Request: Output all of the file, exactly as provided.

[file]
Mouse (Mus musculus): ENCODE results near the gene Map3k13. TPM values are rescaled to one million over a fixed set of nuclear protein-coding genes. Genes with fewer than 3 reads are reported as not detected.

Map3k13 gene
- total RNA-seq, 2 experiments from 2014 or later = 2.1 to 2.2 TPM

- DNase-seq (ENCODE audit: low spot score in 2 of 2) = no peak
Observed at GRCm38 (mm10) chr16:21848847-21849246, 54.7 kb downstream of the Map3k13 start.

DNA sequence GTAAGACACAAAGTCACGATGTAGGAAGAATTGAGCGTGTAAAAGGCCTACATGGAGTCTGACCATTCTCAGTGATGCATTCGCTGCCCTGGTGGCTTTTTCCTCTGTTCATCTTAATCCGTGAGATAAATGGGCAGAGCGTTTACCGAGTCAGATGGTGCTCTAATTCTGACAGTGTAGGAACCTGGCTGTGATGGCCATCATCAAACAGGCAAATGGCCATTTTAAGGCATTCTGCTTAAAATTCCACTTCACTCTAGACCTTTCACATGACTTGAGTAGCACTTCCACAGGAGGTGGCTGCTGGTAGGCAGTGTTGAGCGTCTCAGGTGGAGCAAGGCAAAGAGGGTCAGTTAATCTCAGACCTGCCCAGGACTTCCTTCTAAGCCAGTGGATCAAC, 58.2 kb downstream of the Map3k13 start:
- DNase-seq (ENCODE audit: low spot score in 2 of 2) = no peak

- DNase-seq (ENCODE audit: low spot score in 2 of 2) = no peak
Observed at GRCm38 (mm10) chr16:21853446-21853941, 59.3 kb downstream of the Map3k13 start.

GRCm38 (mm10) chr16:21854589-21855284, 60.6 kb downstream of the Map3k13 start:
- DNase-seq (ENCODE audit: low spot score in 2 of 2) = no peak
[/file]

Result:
Mouse (Mus musculus): ENCODE results near the gene Map3k13. TPM values are rescaled to one million over a fixed set of nuclear protein-coding genes. Genes with fewer than 3 reads are reported as not detected.

Map3k13 gene
- total RNA-seq, 2 experiments from 2014 or later = 2.1 to 2.2 TPM

- DNase-seq (ENCODE audit: low spot score in 2 of 2) = no peak
Observed at GRCm38 (mm10) chr16:21848847-21849246, 54.7 kb downstream of the Map3k13 start.

DNA sequence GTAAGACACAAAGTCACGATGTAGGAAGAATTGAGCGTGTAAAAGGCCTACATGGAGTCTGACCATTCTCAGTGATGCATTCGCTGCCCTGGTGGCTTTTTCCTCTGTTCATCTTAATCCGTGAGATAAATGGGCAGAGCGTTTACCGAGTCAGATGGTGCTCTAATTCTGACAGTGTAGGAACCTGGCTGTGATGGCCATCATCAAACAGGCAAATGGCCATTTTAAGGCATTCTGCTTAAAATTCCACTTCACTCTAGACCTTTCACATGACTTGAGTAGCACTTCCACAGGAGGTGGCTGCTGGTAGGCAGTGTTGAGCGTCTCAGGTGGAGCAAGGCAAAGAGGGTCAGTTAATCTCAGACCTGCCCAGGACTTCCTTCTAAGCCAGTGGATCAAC, 58.2 kb downstream of the Map3k13 start:
- DNase-seq (ENCODE audit: low spot score in 2 of 2) = no peak

- DNase-seq (ENCODE audit: low spot score in 2 of 2) = no peak
Observed at GRCm38 (mm10) chr16:21853446-21853941, 59.3 kb downstream of the Map3k13 start.

GRCm38 (mm10) chr16:21854589-21855284, 60.6 kb downstream of the Map3k13 start:
- DNase-seq (ENCODE audit: low spot score in 2 of 2) = no peak